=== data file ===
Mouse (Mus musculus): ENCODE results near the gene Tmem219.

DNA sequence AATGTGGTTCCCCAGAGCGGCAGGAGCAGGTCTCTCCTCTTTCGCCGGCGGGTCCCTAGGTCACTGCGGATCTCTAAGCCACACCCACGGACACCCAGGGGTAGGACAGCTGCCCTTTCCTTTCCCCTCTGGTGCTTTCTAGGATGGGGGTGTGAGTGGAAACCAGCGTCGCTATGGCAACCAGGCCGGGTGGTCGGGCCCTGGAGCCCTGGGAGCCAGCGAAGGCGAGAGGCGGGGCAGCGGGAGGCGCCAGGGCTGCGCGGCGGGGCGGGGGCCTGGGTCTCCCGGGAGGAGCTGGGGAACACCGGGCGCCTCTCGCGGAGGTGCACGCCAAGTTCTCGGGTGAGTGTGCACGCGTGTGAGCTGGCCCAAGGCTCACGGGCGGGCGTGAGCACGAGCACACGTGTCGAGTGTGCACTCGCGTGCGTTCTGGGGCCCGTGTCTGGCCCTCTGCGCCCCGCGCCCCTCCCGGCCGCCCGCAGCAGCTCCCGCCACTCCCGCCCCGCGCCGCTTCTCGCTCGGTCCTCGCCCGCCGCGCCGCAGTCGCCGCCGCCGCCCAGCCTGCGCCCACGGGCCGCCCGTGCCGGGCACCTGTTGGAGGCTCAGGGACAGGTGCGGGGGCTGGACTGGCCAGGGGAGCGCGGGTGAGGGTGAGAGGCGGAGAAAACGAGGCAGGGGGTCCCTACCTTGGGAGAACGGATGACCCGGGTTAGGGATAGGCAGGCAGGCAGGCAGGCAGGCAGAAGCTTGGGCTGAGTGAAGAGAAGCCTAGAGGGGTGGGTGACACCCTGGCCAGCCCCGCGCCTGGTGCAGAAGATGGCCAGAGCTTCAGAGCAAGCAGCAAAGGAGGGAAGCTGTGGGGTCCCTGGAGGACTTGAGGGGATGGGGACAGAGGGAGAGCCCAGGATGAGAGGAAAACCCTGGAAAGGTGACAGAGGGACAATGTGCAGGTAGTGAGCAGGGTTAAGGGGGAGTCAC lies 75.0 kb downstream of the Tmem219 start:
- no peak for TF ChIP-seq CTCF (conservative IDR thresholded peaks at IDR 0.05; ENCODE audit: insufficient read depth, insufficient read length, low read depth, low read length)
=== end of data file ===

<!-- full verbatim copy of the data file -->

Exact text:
Mouse (Mus musculus): ENCODE results near the gene Tmem219.

DNA sequence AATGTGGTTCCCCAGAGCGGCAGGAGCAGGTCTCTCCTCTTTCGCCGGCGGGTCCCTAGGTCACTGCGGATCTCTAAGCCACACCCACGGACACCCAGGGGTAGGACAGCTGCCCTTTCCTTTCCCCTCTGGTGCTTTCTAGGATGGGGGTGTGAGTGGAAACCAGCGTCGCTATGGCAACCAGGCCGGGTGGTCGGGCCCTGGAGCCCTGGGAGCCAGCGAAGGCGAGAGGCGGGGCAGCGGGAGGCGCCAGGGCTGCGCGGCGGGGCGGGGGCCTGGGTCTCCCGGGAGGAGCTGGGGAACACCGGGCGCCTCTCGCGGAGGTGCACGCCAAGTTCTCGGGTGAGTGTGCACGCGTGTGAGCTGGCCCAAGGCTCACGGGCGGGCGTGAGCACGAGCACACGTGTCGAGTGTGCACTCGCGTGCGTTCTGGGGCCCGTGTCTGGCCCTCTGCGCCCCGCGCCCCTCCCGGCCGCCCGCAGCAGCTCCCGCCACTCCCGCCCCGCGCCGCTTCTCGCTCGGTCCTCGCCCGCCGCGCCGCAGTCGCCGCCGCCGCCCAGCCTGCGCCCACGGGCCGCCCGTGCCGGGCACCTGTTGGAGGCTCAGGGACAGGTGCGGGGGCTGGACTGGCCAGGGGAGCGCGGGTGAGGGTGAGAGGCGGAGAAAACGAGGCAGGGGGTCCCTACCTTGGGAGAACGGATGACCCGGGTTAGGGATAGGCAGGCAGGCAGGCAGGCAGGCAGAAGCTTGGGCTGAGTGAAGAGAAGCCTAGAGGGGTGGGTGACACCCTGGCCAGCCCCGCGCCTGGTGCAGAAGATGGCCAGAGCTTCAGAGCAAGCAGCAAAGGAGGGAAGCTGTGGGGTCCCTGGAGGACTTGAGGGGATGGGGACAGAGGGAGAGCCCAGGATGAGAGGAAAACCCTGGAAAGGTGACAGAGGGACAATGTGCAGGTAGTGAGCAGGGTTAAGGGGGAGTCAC lies 75.0 kb downstream of the Tmem219 start:
- no peak for TF ChIP-seq CTCF (conservative IDR thresholded peaks at IDR 0.05; ENCODE audit: insufficient read depth, insufficient read length, low read depth, low read length)